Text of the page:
Heat a large skillet over medium heat.
Add the bacon pieces and fry until brown and crisping.
Remove the bacon pieces with a slotted spoon and drain them on paper towels on a plate.
Set the bacon pieces aside for now.
Remove the bacon fat from the skillet. Return a small amount, about 1 tablespoon to the pan. This fat will add lots of extra flavor to the Brussels sprouts.
Add the olive oil to the bacon fat in the pan and allow it to heat for a minute.
Add the Brussels sprouts. I like to place them cut side down in the pan initially. Allow them to cook for about 4 to 5 minutes without moving them about in the pan.
Once they start to brown a little continue to cook them while stirring them about in the pan. Cook for a further 4 minutes.
Next, drizzle the maple syrup over the sprouts and continue to stir for another 2 to 3 minutes until the sprouts are completely glazed in sweet syrup and are tender when tested with a fork.
Season with the black pepper.
Return the bacon pieces to the pan and mix them through the sprouts.
Allow the flavors to meld a little before serving.
These sprouts are deliciously sweet and savory all at once.
This is my all time favorite way of serving Brussels sprouts.
I think it's my Irish affinity for bacon and cabbage that makes me love this dish so much. Bacon is the perfect partner for any green vegetable, and Brussels sprouts are a thirty-first cousin of cabbage.
Serve these Brussels sprouts directly after cooking. They taste best when they don't sit around for too long.
Some people like to top these sprouts with a sprinkling of cayenne pepper or paprika for a little extra kick. A dash of balsamic vinegar or hot sauce also works great.
They're perfect for Thanksgiving dinners, but my advice is to wash and halve the sprouts in advance, but don't actually cook them until pretty close to serving time.
This recipe is perfect for everyday dinners too. Don't wait until Thanksgiving every year to indulge in a few Brussels sprouts with a sweet and savory glaze.
I hope this recipe will convert a few Brussels sprouts detractors, to becoming fans of this humble vegetable.
Printable Recipe Card
Here's the printable recipe, if you would like to add it to your kitchen collection.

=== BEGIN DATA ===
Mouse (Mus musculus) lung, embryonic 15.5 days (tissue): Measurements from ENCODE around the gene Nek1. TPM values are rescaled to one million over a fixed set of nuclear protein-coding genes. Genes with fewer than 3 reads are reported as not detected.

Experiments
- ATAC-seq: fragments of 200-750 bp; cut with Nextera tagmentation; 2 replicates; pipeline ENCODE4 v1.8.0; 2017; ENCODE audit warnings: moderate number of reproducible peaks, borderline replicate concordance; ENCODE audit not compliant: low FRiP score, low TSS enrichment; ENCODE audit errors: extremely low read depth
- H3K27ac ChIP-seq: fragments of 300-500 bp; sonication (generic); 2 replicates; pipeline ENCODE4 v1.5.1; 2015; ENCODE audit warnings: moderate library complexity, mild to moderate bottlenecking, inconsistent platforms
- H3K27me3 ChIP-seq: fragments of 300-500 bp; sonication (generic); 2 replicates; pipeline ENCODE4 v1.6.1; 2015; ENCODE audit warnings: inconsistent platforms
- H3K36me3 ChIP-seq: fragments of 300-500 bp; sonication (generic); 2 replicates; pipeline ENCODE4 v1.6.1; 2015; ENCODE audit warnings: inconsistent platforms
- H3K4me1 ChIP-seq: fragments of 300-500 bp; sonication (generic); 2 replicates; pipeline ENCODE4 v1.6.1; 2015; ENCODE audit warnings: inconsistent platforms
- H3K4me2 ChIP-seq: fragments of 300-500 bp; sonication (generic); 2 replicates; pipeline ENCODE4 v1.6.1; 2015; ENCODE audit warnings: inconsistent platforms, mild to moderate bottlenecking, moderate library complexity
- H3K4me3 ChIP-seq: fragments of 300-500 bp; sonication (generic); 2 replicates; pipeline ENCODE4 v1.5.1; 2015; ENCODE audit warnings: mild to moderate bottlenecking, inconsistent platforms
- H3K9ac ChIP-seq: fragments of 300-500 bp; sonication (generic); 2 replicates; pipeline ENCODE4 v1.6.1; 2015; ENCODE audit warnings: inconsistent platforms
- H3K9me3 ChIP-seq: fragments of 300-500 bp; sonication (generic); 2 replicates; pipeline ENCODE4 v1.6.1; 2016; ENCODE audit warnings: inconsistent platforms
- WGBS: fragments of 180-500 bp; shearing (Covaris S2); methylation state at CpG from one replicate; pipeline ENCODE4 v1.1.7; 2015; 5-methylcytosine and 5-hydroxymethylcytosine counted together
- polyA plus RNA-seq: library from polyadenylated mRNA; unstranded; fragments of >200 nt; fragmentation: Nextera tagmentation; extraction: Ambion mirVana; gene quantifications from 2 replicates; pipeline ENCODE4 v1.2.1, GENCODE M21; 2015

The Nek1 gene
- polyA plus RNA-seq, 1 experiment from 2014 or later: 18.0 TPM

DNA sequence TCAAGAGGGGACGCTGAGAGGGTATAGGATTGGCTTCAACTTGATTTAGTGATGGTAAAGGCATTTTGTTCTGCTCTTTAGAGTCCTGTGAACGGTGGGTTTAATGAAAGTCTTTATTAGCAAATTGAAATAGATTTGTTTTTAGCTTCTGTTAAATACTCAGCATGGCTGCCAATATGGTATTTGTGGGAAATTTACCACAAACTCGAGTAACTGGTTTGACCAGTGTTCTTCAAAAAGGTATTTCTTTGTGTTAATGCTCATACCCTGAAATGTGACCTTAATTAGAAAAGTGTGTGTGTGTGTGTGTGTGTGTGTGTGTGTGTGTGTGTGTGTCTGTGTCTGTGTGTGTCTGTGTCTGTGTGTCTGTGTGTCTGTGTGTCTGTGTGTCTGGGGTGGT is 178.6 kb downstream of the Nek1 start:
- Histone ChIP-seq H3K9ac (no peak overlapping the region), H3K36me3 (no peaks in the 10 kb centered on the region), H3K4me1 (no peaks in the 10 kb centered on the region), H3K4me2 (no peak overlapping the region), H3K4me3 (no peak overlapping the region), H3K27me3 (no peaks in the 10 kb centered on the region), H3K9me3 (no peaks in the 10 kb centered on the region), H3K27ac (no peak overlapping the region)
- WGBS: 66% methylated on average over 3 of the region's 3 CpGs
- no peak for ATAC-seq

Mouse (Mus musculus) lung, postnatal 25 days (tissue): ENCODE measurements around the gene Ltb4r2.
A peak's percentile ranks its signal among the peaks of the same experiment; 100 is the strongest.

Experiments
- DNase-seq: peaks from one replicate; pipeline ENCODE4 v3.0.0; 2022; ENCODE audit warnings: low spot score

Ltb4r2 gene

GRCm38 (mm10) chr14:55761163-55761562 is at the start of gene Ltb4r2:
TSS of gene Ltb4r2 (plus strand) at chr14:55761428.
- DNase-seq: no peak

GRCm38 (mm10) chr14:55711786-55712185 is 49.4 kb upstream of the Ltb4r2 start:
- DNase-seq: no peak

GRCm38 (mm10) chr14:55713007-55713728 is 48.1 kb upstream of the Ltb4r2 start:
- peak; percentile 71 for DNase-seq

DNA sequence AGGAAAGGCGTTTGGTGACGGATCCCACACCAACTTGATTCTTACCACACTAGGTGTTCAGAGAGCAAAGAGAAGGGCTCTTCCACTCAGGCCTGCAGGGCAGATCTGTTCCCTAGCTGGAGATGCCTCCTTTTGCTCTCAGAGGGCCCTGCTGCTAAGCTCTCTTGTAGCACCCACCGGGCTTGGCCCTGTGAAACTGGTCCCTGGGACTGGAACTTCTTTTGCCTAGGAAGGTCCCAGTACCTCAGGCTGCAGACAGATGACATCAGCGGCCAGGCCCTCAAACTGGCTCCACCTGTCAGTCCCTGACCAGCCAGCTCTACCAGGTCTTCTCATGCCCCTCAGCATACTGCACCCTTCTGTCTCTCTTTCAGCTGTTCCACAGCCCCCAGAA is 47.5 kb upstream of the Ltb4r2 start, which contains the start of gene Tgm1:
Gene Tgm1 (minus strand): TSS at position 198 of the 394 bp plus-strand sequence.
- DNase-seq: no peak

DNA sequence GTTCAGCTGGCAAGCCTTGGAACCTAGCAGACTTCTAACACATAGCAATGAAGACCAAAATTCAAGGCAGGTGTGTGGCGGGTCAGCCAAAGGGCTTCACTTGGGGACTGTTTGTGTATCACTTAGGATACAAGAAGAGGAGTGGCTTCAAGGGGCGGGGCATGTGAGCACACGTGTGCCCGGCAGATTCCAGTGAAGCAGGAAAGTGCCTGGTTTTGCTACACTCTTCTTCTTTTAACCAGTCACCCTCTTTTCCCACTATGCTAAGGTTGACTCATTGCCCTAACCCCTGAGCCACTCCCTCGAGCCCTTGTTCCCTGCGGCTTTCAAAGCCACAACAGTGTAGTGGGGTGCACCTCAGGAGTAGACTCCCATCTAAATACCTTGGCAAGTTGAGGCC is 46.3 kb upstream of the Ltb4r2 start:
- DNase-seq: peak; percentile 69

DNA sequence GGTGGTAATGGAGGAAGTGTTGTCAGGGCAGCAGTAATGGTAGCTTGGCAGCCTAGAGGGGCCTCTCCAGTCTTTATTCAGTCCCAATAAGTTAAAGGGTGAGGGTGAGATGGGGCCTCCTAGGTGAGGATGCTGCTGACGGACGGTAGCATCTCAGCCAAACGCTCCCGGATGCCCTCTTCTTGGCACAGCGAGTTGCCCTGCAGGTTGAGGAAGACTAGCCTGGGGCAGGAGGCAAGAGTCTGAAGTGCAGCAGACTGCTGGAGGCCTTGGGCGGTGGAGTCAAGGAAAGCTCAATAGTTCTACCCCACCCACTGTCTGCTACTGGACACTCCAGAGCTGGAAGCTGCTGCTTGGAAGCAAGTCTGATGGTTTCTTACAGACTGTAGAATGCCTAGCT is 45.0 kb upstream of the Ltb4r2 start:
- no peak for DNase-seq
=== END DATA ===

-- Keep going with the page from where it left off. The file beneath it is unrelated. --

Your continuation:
Maple Bacon Skillet Brussels Sprouts
- 1 pound Brussels Sprouts trimmed and halved
- 6 slices bacon
- 2 tablespoons olive oil
- ¼ cup maple syrup
- ½ teaspoon pepper
- Heat a large skillet over medium heat. Add the bacon pieces and fry until the bacon is golden and begins to crisp. Remove the bacon from the pan using a slotted spoon and set aside.
- Remove the bacon fat from the skillet except for about 1 tablespoon. Add the olive oil. Keep the burner on medium high. Place the Brussels sprout halves in the skillet. Cook with the wide, cut side face down in the pan. Allow the sprouts to cook for 4-5 minutes
- When the sprouts begin to brown and get charred, stir them as they cook for another 4 to 5 minutes. Keep moving the sprouts so they do not stick to the pan and burn.
- Drizzle the maple syrup over the sprouts and continue to stir them to completely coat their surface in syrup. Cook for 1 minute.
- Season the sprouts with pepper and sprinkle with the cooked bacon bits.
- Serve immediately while warm.
Nutrition Information is estimated based on the ingredients and cooking instructions as described in each recipe and is intended to be used for informational purposes only. Please note that nutrition details may vary based on methods of preparation, origin and freshness of ingredients used.
Storage of any leftovers is easy. Simply place them in an airtight container in the fridge. They'll keep for about 2 days and can be reheated in the microwave.
However, their aroma tends to intensify when cooked in the microwave. I actually eat these leftover sprouts cold, like a salad.
Thanks for following my recipes and ramblings.
Slán agus beannacht,
(Goodbye and blessings)
Mairéad -Irish American Mom
Pronunciation - slawn ah-gus ban-ock-th
Mairéad - rhymes with parade